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Re: [XP] Having problems with Paired Programming

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  • Jim Little
    Kay already submitted several good answers, but here s some more: From: C & C Helck ... person ... me. In my experience, pairing
    Message 1 of 4 , Sep 16, 2000
      Kay already submitted several good answers, but here's some more:

      From: "C & C Helck" <pp002531@...>
      > 3. It seems like the person who's not at the keyboard is just watching the
      > other type. This is boring. The other day I found myself telling the
      person
      > where to move their mouse and what to type. I'm surprised she didn't kill
      me.

      In my experience, pairing works best when the two people involved are
      already comfortable with each other and like working together AND when they
      have similar levels of understanding of the code in question. When one
      person knows a lot more than the other, then you tend to see the above,
      because the person with the knowledge will tend to want to do the typing. I
      suspect that's what happening with your team, since you had a lot of prior
      code ownership.

      There's a lot of this on my current team, so what we do is say that the
      driver has to be the one with the least amount of experience with the code
      being worked on. (Not the least programming experience, the least
      experience with the code in question.) Then the navigator is not allowed to
      touch the keyboard or dictate keystrokes. Instead, Navigator is supposed to
      explain what needs to be done and why, and Driver is supposed to figure out
      how to go do it, asking plenty of questions along the way.

      This takes a lot of patience and discipline because Navigator will "see" the
      solution and want to just type it in. (I'm easily the worst offender on my
      team, so I know how hard this is. :) ) Driver has to be aggressive and not
      let Navigator take the keyboard away until he understands what's going on.
      But, very quickly, Driver and Navigator's understanding will equalize.
      (It's amazing how quickly this happens... you'll see it within a 3-week
      iteration, two at worst, depending on the complexity of the code.)

      Once Driver and Navigator have reached rough parity, then you can go back to
      the standard form of pairing, where the roles aren't set in stone and the
      keyboard changes hands frequently. But until that happens, be disciplined
      about the Driver and Navigator roles. Otherwise you'll see "Navigator" do
      all the typing, and Driver will sit there and be frustrated and confused.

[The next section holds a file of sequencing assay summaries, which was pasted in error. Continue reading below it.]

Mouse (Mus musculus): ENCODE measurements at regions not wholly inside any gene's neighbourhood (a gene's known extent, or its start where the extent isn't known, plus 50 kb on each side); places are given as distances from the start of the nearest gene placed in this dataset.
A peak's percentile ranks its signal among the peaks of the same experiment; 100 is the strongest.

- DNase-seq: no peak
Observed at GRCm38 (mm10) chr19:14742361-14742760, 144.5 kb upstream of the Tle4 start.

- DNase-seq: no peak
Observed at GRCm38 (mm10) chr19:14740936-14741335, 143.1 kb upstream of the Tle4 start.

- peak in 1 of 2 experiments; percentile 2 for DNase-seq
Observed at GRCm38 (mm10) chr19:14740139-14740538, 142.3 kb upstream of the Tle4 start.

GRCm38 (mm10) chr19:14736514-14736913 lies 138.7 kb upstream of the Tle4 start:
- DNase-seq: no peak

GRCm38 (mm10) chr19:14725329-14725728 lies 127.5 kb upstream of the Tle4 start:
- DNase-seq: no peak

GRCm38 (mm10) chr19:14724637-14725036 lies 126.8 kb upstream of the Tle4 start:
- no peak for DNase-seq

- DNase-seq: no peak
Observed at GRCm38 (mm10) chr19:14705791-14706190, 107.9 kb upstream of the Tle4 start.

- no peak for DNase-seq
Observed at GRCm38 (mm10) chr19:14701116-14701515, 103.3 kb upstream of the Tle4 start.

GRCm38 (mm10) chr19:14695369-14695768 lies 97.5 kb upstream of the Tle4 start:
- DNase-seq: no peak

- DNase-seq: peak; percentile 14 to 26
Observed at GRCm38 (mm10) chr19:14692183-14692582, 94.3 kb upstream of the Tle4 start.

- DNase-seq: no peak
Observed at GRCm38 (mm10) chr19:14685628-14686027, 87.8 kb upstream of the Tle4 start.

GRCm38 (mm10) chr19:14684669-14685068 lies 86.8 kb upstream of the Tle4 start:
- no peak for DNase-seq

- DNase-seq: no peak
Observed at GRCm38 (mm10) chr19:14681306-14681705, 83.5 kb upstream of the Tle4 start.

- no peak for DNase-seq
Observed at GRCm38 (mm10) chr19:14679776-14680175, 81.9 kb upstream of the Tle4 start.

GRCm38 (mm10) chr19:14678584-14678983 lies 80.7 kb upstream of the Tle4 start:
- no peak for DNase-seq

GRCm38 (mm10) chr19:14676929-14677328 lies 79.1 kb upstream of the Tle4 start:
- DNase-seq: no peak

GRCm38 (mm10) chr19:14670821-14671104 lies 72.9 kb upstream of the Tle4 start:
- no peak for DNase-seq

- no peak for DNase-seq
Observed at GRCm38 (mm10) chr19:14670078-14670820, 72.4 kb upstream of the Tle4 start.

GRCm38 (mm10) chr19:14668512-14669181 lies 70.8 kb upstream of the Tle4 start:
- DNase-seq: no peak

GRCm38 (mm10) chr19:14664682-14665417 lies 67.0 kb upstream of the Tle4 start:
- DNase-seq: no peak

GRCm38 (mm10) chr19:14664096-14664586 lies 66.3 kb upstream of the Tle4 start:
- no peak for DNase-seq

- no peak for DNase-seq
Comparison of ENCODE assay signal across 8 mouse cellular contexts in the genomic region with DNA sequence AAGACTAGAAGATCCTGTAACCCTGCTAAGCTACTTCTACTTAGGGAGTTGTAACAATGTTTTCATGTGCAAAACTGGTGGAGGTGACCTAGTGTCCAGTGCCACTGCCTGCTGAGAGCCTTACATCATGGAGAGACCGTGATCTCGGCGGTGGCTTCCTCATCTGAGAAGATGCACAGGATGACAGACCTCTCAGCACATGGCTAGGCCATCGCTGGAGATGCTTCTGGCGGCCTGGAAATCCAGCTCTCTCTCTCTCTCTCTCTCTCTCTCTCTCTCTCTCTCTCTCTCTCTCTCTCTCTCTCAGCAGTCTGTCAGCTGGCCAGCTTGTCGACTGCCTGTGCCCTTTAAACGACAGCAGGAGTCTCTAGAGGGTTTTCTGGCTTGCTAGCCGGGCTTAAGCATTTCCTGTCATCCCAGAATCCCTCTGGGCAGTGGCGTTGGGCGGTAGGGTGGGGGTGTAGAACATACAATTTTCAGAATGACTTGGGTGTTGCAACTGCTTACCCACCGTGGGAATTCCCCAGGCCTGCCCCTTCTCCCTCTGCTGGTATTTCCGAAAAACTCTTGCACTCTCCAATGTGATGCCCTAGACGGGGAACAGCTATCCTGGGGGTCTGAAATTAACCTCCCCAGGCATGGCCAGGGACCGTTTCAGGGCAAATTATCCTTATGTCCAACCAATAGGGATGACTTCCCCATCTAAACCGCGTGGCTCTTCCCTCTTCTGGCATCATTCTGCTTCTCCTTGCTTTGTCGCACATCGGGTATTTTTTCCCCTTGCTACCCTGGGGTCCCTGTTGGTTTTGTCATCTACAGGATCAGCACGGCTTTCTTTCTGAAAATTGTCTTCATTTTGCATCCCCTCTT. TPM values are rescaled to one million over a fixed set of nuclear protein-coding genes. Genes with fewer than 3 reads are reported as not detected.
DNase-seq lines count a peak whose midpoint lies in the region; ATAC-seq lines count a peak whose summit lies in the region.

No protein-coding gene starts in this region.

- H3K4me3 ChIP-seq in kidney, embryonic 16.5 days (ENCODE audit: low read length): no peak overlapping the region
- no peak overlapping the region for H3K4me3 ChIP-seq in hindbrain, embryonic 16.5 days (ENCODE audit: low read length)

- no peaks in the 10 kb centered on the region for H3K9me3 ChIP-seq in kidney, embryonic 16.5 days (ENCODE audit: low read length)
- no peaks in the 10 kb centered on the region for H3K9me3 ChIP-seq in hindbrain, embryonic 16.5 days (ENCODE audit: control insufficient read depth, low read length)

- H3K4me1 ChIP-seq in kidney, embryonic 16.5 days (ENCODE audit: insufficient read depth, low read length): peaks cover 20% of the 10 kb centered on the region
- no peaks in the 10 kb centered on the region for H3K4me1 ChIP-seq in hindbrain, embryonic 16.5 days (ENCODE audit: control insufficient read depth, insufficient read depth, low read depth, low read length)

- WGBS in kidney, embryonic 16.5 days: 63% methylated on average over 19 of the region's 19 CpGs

> 4. I'm a bad example. I'm working on build scripts, I say to myself "No
      one
      > else knows this stuff, most of my time is spent downloading tools or
      > running long batch jobs. Why drag anyone else into this?".

      Because you want to be able to take a vacation. :) Seriously, what if you
      get hit by a truck? Wouldn't be better for someone else to learn how to do
      that before then? And if most of your time is spent waiting, the two of you
      can work on something else at the same time.

      Establish a culture where pairing is assumed, where anybody feels
      comfortable saying, "C, how come you're not pairing?" It's easier said than
      done, but if you can do it, then your team members will help you out when
      you're feeling like taking short-cuts.

      > 6. We're working on the second phase of a project who's first phase we
      just
      > completed. There's a lot of code ownership and tasks have been assigned
      > accordingly. So, if Joe worked on the Foo class, he and his partner will
      > make changes to Foo. Would it be better to encourage Joe to have nothing
      to
      > do with Foo at all? That way the two people really have to work together
      to
      > figure things out?

      This is a good idea, but it might be slower than having Joe be navigator
      directly. On the other hand, it would probably make pairing easier. If you
      do do this, make sure that Joe is available to answer questions and coach.

      Jim
    • Robert C. Martin
      ... Usually a pair forms because one developer asks another for help with his task. Sometimes a pair forms because one member wants to help another with his
      Message 2 of 4 , Sep 17, 2000
        > -----Original Message-----